An Optimization Modeling Approach to Awarding Large Fire Support Wildfire Helicopter Contracts from the US Forest Service
Abstract:The US Forest Service used contracted helicopter services as part of its wildfire suppression strategy. An optimization decision-modeling system was developed to assist in the contract selection process. Three contract award selection criteria were considered: cost per pound of delivered water, total contract cost, and quality ratings of the aircraft and vendors. Discrete optimization decision models were developed and solved to optimize each of these objectives or contract selection criteria independently. These solutions provided the basis for a weighted goal programming model that minimized the percent deviation from each of the three, incorporating relative preference or priority weights on deviations from the goals. Managers chose to assign a greater relative importance to the quality rating than the two cost measures, resulting in a solution with higher quality aircraft, but at a cost of $55 million more than if total cost had been the only contract selection criteria. These optimization models show promise as a means of supporting agency decisionmaking regarding firefighting helicopter contracts. FOR. SCI. 58(2):130‐138.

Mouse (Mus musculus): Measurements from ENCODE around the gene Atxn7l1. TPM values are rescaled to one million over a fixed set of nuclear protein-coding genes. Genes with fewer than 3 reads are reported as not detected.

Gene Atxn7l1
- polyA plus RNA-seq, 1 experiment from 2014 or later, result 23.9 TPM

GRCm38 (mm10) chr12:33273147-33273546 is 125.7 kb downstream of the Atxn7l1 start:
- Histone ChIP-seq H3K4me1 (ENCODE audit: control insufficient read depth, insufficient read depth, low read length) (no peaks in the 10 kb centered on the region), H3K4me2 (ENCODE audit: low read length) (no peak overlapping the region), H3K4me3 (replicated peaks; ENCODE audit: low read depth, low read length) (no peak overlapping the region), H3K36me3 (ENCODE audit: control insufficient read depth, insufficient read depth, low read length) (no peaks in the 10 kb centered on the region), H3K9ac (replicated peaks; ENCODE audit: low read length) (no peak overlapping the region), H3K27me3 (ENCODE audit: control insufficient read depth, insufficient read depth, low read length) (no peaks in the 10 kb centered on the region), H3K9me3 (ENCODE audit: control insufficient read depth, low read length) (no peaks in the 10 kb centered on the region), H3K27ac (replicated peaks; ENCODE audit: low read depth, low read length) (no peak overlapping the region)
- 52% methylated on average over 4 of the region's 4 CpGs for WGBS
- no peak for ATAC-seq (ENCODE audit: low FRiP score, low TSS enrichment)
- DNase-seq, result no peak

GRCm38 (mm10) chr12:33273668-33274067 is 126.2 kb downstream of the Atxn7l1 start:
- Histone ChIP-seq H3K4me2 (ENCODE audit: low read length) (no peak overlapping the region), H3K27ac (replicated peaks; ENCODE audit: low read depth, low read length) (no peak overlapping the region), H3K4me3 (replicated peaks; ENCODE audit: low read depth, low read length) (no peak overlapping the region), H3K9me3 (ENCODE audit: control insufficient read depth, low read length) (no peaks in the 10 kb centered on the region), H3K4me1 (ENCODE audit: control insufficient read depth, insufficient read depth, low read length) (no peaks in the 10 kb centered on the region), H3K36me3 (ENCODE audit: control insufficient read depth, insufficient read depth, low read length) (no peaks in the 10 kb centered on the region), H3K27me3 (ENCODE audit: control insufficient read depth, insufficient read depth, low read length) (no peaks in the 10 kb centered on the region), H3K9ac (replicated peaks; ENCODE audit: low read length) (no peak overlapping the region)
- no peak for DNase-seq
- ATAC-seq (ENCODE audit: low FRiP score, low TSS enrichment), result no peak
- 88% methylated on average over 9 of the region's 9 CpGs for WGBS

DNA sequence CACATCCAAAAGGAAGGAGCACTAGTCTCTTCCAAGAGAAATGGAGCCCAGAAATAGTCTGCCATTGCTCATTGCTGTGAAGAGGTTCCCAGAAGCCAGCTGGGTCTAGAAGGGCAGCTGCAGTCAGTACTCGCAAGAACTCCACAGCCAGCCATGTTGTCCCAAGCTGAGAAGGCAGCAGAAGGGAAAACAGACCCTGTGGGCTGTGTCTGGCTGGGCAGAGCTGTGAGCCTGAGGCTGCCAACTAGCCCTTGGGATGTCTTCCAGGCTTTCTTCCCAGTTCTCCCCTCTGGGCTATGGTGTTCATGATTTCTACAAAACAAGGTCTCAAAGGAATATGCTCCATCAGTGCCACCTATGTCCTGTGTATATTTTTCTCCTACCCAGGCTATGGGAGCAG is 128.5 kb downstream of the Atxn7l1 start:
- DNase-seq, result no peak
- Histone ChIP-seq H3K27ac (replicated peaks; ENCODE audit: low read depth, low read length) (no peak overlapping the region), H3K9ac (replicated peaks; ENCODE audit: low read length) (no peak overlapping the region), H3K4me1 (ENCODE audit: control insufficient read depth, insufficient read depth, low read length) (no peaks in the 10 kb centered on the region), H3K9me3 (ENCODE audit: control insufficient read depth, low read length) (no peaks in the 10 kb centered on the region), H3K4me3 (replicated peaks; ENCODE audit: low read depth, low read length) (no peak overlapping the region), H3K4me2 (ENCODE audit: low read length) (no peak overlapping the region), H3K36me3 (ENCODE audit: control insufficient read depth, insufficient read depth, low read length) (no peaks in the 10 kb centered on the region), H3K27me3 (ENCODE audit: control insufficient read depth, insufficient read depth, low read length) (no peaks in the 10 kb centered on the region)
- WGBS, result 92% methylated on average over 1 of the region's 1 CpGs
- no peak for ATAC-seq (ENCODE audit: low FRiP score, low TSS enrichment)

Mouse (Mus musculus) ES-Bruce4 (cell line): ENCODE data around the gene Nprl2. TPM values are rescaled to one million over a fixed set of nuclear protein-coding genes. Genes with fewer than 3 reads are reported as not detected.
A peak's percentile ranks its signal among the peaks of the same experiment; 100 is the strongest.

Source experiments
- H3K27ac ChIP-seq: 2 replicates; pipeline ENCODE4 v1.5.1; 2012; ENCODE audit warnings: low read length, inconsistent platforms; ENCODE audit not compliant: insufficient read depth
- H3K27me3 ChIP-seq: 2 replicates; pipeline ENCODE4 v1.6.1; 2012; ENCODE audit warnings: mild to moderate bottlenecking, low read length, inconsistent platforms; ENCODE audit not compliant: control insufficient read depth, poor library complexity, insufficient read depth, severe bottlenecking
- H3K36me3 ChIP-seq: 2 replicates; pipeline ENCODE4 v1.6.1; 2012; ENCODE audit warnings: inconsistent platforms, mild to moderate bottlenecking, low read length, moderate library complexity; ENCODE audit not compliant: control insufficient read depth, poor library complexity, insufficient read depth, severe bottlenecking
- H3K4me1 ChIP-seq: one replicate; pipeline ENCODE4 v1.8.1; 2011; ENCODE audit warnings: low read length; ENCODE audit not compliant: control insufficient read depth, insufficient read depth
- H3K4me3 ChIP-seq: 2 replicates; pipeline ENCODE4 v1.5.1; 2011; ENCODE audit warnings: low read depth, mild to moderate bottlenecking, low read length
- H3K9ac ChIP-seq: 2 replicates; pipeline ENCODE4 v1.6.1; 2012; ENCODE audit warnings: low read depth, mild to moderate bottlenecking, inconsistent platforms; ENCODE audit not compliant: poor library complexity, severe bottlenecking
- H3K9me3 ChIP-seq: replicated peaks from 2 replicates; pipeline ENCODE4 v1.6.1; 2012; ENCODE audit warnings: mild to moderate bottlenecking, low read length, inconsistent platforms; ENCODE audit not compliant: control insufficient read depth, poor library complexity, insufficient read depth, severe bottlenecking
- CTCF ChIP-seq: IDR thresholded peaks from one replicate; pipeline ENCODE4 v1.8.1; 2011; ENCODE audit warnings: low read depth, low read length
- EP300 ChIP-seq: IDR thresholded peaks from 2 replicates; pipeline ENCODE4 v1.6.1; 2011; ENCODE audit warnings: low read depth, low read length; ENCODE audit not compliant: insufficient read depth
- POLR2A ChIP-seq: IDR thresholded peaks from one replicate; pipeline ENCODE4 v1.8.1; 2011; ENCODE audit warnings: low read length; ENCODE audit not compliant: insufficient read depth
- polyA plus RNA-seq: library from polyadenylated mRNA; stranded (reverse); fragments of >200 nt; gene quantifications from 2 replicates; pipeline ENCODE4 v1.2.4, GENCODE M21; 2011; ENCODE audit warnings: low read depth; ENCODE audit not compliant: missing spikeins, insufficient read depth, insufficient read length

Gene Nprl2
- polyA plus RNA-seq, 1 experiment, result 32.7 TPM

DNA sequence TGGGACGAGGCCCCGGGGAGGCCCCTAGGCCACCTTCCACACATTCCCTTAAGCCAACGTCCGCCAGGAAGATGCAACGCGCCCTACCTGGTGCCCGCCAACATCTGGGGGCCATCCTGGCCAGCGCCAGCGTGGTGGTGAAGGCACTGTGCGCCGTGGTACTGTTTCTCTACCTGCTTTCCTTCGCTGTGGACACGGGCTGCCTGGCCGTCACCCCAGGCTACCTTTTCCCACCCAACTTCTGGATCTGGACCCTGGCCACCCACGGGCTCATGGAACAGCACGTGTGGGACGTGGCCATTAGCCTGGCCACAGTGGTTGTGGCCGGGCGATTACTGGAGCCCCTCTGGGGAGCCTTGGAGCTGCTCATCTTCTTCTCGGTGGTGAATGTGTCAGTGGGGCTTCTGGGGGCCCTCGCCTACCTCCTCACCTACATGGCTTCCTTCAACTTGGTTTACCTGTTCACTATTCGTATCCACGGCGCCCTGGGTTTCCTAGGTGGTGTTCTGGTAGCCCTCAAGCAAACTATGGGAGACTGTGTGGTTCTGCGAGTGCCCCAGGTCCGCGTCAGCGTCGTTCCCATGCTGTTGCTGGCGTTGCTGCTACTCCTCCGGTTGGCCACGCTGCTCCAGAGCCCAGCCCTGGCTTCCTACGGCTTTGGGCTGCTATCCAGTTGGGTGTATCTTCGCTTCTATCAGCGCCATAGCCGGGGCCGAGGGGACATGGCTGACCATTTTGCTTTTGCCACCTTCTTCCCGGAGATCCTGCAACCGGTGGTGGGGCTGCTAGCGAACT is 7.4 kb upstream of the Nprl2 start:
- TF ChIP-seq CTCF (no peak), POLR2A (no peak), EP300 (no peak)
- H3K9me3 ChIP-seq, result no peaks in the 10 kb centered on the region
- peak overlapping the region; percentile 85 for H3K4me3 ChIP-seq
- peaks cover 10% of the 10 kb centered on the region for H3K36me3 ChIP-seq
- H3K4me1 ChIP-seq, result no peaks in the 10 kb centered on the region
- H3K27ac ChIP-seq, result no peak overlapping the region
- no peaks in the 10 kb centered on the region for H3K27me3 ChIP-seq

Document Type: Research Article
Publication date: April 2, 2012
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- Forest Science is a peer-reviewed journal publishing fundamental and applied research that explores all aspects of natural and social sciences as they apply to the function and management of the forested ecosystems of the world. Topics include silviculture, forest management, biometrics, economics, entomology & pathology, fire & fuels management, forest ecology, genetics & tree improvement, geospatial technologies, harvesting & utilization, landscape ecology, operations research, forest policy, physiology, recreation, social sciences, soils & hydrology, and wildlife management.
Forest Science is published bimonthly in February, April, June, August, October, and December.
2015 Impact Factor: 1.702
Ranking: 16 of 66 in forestry
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